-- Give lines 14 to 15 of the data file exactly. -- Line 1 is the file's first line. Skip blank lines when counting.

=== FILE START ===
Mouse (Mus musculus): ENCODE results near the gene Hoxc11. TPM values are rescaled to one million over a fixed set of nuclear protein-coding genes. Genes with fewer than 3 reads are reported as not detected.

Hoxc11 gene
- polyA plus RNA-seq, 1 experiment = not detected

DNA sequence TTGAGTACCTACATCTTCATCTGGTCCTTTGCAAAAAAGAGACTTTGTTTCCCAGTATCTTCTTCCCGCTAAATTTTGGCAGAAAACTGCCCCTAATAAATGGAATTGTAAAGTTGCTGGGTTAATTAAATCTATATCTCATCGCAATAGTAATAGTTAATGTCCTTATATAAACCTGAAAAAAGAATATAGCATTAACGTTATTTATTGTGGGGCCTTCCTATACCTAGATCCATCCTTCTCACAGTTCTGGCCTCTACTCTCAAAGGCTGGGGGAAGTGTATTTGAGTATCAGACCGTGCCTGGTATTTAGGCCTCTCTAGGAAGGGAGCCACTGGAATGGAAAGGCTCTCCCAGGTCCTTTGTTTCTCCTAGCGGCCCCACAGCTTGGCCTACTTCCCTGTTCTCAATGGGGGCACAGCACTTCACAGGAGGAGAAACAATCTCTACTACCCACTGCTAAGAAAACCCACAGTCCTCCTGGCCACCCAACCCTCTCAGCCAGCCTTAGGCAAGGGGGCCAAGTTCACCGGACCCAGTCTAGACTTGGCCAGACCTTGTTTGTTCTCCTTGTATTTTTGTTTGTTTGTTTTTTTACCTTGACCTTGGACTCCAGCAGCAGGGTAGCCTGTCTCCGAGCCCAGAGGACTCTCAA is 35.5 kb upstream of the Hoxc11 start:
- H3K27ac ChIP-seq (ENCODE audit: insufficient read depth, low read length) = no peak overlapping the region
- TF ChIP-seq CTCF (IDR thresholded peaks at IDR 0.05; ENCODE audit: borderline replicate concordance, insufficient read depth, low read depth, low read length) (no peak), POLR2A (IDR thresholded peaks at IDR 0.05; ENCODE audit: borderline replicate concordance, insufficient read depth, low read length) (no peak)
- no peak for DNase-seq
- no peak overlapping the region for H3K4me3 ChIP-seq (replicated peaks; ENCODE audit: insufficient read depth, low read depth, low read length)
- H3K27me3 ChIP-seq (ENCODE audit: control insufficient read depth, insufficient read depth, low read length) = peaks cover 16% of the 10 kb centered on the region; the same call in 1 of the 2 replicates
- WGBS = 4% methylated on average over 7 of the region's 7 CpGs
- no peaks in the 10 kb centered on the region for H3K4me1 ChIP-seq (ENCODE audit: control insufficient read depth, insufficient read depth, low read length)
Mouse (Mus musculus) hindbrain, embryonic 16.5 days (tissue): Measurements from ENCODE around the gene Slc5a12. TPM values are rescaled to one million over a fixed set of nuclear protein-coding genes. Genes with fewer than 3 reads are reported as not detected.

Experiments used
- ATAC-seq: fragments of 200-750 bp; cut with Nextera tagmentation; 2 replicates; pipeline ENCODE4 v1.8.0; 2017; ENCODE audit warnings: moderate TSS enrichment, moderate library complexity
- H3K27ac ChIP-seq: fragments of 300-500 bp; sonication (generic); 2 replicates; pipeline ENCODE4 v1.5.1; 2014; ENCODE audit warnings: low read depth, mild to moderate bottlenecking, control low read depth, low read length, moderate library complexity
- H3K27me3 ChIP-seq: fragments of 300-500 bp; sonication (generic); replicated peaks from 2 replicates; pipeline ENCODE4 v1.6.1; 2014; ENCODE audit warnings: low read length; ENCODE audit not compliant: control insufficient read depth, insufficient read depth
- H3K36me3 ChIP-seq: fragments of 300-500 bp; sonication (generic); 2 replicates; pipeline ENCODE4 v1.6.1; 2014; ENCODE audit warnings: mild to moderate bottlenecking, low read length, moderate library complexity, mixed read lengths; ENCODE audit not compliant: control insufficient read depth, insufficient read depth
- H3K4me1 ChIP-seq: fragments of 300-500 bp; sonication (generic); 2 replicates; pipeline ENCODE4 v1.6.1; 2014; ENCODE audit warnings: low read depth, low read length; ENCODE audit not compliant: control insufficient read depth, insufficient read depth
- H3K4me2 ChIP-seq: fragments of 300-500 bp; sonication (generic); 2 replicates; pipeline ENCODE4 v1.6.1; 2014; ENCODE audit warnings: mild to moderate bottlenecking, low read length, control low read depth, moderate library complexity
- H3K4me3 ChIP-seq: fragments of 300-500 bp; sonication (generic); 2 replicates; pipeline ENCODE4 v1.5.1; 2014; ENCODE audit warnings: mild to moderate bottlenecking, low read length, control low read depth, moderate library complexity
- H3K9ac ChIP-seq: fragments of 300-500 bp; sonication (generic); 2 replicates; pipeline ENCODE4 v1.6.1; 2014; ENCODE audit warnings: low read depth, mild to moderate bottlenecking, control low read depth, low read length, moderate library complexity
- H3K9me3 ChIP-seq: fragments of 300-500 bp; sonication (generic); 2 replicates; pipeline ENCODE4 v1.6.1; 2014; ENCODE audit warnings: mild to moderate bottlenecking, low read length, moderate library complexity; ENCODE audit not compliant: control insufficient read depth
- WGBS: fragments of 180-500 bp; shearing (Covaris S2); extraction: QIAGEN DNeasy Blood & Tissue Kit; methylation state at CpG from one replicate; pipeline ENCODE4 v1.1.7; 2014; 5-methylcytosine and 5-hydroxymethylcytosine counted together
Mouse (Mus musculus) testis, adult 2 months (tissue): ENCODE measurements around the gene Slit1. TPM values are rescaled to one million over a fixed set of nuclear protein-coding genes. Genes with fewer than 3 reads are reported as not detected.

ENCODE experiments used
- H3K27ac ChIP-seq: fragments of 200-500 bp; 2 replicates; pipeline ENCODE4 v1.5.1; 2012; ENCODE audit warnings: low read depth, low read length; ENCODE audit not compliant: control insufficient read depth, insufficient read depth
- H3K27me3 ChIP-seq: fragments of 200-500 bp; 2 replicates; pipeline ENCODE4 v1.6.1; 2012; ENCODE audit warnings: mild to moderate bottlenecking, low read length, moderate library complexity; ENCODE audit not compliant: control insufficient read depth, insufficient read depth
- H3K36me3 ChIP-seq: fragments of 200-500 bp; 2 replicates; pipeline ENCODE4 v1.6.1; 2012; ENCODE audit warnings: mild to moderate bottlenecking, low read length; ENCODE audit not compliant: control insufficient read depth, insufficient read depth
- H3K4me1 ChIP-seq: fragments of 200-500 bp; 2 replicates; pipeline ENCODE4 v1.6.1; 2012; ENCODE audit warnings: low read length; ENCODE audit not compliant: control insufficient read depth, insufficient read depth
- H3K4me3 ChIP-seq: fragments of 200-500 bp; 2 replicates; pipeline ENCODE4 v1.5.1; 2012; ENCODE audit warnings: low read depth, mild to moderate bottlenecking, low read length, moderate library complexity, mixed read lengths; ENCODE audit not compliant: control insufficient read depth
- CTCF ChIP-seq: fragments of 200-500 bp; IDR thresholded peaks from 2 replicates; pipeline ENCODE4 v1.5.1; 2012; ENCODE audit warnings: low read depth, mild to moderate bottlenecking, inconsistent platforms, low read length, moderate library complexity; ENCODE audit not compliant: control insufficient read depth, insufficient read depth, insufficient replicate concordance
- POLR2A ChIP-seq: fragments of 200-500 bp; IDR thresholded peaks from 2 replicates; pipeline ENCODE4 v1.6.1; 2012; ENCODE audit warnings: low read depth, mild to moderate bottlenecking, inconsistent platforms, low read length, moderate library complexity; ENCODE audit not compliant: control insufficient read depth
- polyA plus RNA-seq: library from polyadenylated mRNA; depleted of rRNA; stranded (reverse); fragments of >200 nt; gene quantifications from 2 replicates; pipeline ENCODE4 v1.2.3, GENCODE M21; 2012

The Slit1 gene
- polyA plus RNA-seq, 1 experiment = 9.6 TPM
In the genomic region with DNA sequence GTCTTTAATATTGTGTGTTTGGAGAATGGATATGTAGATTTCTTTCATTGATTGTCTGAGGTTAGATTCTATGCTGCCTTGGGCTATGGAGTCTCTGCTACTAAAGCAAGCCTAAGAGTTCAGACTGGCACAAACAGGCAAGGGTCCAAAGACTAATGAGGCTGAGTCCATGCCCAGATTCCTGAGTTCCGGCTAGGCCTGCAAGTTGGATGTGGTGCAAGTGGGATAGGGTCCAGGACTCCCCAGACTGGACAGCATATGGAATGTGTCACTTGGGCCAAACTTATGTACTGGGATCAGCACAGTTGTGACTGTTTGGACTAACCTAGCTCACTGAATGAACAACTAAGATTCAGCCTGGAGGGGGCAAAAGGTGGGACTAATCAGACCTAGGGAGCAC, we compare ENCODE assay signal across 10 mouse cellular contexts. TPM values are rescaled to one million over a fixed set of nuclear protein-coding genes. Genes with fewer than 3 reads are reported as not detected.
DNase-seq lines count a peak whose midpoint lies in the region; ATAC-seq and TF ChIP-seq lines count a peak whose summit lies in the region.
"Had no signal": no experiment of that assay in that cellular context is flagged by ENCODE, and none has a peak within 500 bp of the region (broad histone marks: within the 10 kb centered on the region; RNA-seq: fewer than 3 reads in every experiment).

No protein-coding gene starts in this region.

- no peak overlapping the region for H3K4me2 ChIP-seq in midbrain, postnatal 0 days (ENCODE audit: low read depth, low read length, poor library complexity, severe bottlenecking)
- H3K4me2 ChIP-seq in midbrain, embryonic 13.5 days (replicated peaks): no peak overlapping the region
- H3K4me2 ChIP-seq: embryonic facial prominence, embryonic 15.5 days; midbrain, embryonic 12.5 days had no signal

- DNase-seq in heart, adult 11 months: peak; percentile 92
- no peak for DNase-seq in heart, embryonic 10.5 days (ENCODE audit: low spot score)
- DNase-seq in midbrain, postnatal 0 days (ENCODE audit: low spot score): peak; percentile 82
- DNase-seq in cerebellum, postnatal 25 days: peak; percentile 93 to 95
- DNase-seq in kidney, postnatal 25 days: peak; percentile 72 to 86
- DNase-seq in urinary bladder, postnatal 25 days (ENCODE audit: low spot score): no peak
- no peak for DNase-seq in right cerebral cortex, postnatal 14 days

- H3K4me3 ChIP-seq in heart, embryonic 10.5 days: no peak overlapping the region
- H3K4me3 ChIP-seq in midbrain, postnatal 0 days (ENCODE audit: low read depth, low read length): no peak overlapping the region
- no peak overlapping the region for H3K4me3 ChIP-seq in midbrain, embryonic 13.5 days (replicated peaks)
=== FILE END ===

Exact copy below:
- ATAC-seq: fragments of 200-750 bp; cut with Nextera tagmentation; 2 replicates; pipeline ENCODE4 v1.8.0; 2017; ENCODE audit warnings: moderate TSS enrichment, moderate library complexity
- H3K27ac ChIP-seq: fragments of 300-500 bp; sonication (generic); 2 replicates; pipeline ENCODE4 v1.5.1; 2014; ENCODE audit warnings: low read depth, mild to moderate bottlenecking, control low read depth, low read length, moderate library complexity